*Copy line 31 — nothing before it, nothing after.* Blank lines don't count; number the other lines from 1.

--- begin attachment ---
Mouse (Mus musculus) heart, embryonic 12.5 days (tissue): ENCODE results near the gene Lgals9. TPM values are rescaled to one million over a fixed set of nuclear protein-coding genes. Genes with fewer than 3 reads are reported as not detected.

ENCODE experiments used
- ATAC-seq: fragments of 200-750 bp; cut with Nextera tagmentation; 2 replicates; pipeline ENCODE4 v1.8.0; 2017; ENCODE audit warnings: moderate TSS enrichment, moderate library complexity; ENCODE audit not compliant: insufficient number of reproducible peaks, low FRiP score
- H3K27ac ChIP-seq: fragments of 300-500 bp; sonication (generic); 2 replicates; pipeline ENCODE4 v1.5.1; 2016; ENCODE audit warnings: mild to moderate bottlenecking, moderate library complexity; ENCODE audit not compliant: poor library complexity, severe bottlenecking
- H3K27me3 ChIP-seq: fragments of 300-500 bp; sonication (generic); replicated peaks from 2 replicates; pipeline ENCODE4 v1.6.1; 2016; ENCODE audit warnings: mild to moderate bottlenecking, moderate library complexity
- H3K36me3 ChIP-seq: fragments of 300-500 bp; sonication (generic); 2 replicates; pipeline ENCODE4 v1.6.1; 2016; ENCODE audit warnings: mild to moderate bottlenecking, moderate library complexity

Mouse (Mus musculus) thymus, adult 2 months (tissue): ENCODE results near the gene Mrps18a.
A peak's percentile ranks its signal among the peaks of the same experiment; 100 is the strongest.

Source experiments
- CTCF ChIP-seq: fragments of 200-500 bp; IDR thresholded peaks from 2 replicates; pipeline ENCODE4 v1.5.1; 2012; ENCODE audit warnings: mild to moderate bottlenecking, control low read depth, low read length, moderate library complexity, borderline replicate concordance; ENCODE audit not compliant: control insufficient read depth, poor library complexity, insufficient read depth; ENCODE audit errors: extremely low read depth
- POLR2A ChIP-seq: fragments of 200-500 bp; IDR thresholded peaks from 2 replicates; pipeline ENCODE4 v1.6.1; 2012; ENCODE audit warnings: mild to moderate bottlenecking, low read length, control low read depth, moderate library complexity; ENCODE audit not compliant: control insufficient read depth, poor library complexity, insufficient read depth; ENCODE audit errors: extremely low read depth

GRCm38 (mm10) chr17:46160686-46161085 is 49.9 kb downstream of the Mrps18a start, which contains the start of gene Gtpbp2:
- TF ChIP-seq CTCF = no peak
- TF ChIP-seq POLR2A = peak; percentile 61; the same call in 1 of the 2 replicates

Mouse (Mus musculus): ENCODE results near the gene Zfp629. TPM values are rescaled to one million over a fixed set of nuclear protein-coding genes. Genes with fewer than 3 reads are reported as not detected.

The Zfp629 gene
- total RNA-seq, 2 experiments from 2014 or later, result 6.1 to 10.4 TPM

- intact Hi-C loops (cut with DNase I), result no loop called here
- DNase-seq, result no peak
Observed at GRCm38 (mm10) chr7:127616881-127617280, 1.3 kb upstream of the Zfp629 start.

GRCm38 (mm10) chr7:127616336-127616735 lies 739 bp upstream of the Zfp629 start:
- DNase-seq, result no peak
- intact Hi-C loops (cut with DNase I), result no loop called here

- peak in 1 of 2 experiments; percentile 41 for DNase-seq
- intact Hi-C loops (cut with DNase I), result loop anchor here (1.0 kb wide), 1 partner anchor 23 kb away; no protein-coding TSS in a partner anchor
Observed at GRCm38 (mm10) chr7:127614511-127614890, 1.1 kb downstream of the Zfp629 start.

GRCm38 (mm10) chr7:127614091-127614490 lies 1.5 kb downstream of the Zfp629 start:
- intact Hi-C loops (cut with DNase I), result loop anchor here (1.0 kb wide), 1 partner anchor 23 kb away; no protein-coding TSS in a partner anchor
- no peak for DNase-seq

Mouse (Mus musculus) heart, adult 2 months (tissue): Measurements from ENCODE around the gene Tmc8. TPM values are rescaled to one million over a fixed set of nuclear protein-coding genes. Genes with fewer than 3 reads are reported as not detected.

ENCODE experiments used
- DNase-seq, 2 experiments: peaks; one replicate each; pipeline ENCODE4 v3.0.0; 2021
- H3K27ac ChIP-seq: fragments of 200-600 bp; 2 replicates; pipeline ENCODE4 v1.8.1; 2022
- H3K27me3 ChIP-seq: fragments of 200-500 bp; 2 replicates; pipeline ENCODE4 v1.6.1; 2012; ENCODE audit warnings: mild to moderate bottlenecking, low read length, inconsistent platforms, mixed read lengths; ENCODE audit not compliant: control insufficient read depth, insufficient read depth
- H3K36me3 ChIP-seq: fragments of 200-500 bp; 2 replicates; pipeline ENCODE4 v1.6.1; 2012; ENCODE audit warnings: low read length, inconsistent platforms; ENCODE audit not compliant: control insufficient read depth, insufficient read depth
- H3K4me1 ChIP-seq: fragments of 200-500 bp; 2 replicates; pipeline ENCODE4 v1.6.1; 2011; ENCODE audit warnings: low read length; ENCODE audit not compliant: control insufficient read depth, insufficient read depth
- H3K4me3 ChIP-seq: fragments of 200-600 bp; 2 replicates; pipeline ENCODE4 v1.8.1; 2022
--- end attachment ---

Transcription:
ENCODE experiments used